The tragic truth about Henry VIII's six wives

Divorced, beheaded, died, divorced, beheaded, survived. You can use that fun little ditty to remember all six wives of Henry VIII and their respective fates, but don't be tricked into thinking there were any happy endings in that unfortunate little club. Even the wives who got to keep their heads had pretty miserable fates. In those days, marrying the king of England was quite possibly the worst thing that could happen to you, and not just because the dude was a gigantic, smelly, homicidal monster who had the financial sense of a seven-year-old with a credit card and the ethics of a gastrointestinal nematode. Marrying the king was like an extreme sport with a 1:2 chance of death, only not as much fun and a way more disgusting.

So who were the women unlucky enough to be queen of England between the years 1509 and 1547? Well, here's the tragic truth about Henry VIII's six wives.

Henry VIII might've loved Catherine of Aragon ... once

Henry married his brother's widow, Catherine of Aragon, in 1509, not because he had some backward sense of duty to his deceased sibling's wife but because he genuinely loved her. Now, if we look at Henry in his later years, he was clearly a sociopathic tyrant, but he may not have always been that way. There's a lot of evidence that the young king, who was actually lean and handsome at the time, was fully devoted to his bride.

According to Britain Magazine, at first Henry and Catherine were a power couple. She supported him in all of his military endeavors, and in return, he made her regent when he was away from his kingdom. But Catherine had one great and fatal flaw as a wife — she was unable to give Henry a son. Catherine lost at least five children in infancy, and the only one who survived was a girl (Bloody Mary), which wasn't going to fly back in olden times.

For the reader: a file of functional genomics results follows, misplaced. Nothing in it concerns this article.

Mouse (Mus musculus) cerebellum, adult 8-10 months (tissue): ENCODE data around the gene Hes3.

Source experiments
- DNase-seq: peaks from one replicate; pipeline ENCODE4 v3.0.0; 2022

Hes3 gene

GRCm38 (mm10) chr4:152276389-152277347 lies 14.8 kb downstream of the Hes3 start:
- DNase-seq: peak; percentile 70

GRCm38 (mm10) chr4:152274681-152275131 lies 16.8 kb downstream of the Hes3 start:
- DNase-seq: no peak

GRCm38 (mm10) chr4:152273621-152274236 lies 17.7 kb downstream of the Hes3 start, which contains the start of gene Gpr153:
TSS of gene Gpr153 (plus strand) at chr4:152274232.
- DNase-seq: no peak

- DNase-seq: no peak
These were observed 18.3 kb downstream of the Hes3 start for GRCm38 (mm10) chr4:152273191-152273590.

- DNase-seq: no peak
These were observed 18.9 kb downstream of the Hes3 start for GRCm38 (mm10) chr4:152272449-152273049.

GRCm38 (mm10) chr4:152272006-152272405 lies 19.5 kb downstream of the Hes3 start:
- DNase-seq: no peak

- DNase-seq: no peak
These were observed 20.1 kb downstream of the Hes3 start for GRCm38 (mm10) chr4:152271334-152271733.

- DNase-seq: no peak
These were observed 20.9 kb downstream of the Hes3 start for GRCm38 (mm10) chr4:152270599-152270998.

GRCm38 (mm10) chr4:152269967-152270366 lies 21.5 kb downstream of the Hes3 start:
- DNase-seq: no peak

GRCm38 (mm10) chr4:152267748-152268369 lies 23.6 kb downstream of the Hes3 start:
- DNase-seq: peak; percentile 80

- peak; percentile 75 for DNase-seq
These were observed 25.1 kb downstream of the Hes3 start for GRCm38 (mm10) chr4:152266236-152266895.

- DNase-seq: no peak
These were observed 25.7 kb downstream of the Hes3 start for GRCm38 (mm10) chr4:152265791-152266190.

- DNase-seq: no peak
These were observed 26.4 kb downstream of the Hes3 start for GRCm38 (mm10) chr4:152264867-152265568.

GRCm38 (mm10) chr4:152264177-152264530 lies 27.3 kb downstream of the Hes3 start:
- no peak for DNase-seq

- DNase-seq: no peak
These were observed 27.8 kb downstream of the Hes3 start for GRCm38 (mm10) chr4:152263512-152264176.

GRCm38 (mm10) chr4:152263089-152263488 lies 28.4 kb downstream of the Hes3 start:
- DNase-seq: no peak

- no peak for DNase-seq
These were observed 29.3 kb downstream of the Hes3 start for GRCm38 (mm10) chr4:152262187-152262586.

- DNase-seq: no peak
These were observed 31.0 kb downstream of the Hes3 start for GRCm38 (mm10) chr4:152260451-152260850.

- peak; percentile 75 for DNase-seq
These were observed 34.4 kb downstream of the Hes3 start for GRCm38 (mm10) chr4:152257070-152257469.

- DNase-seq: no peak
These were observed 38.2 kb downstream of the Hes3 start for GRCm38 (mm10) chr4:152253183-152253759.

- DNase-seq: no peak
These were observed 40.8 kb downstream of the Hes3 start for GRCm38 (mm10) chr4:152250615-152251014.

As the years dragged on, it became clear that Catherine's childbearing days were over, but the king's Roman Catholic faith also meant that Henry wasn't going to be able to divorce his wife, either. He was trapped, and he increasingly felt like Catherine was the one doing the trapping. He may have loved 23-year-old Catherine when their whole lives were still ahead of them, but he no longer felt the same about 35+, barren Catherine. Love didn't stand a chance next to Henry's fear of dying without a male heir.

Henry VIII banished his first wife

In the 1500s, you couldn't just call up a lawyer and claim irreconcilable differences. The pope was the only person qualified to grant a divorce, so you had to have a very good reason to break your vows. Henry spent years trying to convince the man in Rome that his marriage to Catherine was invalid because she'd once been married to his brother, but the pope wasn't having it. And as the years went by, Henry became more and more resentful until, eventually, he just gave the royal finger to Catherine and the pope and decided to annul the marriage himself as head of the church he invented specifically for the purpose of annulling his own marriage.